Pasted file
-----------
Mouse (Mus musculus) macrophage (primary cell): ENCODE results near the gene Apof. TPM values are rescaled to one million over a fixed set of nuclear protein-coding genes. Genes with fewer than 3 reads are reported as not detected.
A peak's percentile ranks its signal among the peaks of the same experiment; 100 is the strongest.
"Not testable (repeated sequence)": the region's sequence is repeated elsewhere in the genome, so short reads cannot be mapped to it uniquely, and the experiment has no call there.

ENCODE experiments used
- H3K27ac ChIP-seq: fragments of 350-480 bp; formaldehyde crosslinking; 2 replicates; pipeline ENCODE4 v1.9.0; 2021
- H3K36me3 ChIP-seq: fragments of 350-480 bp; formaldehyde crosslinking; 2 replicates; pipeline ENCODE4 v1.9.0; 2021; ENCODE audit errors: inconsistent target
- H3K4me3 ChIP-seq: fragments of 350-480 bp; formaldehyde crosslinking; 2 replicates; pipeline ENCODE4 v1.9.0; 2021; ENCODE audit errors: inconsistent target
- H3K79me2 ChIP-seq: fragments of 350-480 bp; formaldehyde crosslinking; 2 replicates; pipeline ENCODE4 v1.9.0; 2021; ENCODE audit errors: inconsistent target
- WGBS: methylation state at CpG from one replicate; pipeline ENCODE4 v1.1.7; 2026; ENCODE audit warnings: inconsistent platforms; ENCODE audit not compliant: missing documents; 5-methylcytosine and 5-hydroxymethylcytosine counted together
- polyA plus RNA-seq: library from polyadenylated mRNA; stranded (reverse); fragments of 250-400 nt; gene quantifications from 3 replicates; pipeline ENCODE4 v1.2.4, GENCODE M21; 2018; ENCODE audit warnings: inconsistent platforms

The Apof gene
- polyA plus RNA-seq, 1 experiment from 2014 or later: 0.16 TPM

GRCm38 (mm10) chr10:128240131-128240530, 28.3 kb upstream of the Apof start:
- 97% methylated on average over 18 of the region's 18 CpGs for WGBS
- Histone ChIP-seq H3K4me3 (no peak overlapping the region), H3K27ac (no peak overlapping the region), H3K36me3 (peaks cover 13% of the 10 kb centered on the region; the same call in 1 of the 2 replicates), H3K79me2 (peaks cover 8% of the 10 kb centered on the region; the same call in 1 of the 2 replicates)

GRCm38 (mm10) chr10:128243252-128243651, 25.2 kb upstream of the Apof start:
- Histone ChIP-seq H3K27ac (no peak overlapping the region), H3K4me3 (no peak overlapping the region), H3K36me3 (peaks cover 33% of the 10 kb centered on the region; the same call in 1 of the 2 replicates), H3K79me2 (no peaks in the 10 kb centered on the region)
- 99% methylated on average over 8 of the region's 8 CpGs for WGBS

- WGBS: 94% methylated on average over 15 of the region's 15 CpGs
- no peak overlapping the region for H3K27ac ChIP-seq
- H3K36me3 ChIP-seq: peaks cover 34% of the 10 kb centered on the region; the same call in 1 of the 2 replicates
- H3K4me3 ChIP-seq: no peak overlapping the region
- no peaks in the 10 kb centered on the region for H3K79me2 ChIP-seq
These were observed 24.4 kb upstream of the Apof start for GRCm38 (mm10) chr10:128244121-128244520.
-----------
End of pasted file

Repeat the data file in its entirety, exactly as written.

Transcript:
Mouse (Mus musculus) macrophage (primary cell): ENCODE results near the gene Apof. TPM values are rescaled to one million over a fixed set of nuclear protein-coding genes. Genes with fewer than 3 reads are reported as not detected.
A peak's percentile ranks its signal among the peaks of the same experiment; 100 is the strongest.
"Not testable (repeated sequence)": the region's sequence is repeated elsewhere in the genome, so short reads cannot be mapped to it uniquely, and the experiment has no call there.

ENCODE experiments used
- H3K27ac ChIP-seq: fragments of 350-480 bp; formaldehyde crosslinking; 2 replicates; pipeline ENCODE4 v1.9.0; 2021
- H3K36me3 ChIP-seq: fragments of 350-480 bp; formaldehyde crosslinking; 2 replicates; pipeline ENCODE4 v1.9.0; 2021; ENCODE audit errors: inconsistent target
- H3K4me3 ChIP-seq: fragments of 350-480 bp; formaldehyde crosslinking; 2 replicates; pipeline ENCODE4 v1.9.0; 2021; ENCODE audit errors: inconsistent target
- H3K79me2 ChIP-seq: fragments of 350-480 bp; formaldehyde crosslinking; 2 replicates; pipeline ENCODE4 v1.9.0; 2021; ENCODE audit errors: inconsistent target
- WGBS: methylation state at CpG from one replicate; pipeline ENCODE4 v1.1.7; 2026; ENCODE audit warnings: inconsistent platforms; ENCODE audit not compliant: missing documents; 5-methylcytosine and 5-hydroxymethylcytosine counted together
- polyA plus RNA-seq: library from polyadenylated mRNA; stranded (reverse); fragments of 250-400 nt; gene quantifications from 3 replicates; pipeline ENCODE4 v1.2.4, GENCODE M21; 2018; ENCODE audit warnings: inconsistent platforms

The Apof gene
- polyA plus RNA-seq, 1 experiment from 2014 or later: 0.16 TPM

GRCm38 (mm10) chr10:128240131-128240530, 28.3 kb upstream of the Apof start:
- 97% methylated on average over 18 of the region's 18 CpGs for WGBS
- Histone ChIP-seq H3K4me3 (no peak overlapping the region), H3K27ac (no peak overlapping the region), H3K36me3 (peaks cover 13% of the 10 kb centered on the region; the same call in 1 of the 2 replicates), H3K79me2 (peaks cover 8% of the 10 kb centered on the region; the same call in 1 of the 2 replicates)

GRCm38 (mm10) chr10:128243252-128243651, 25.2 kb upstream of the Apof start:
- Histone ChIP-seq H3K27ac (no peak overlapping the region), H3K4me3 (no peak overlapping the region), H3K36me3 (peaks cover 33% of the 10 kb centered on the region; the same call in 1 of the 2 replicates), H3K79me2 (no peaks in the 10 kb centered on the region)
- 99% methylated on average over 8 of the region's 8 CpGs for WGBS

- WGBS: 94% methylated on average over 15 of the region's 15 CpGs
- no peak overlapping the region for H3K27ac ChIP-seq
- H3K36me3 ChIP-seq: peaks cover 34% of the 10 kb centered on the region; the same call in 1 of the 2 replicates
- H3K4me3 ChIP-seq: no peak overlapping the region
- no peaks in the 10 kb centered on the region for H3K79me2 ChIP-seq
These were observed 24.4 kb upstream of the Apof start for GRCm38 (mm10) chr10:128244121-128244520.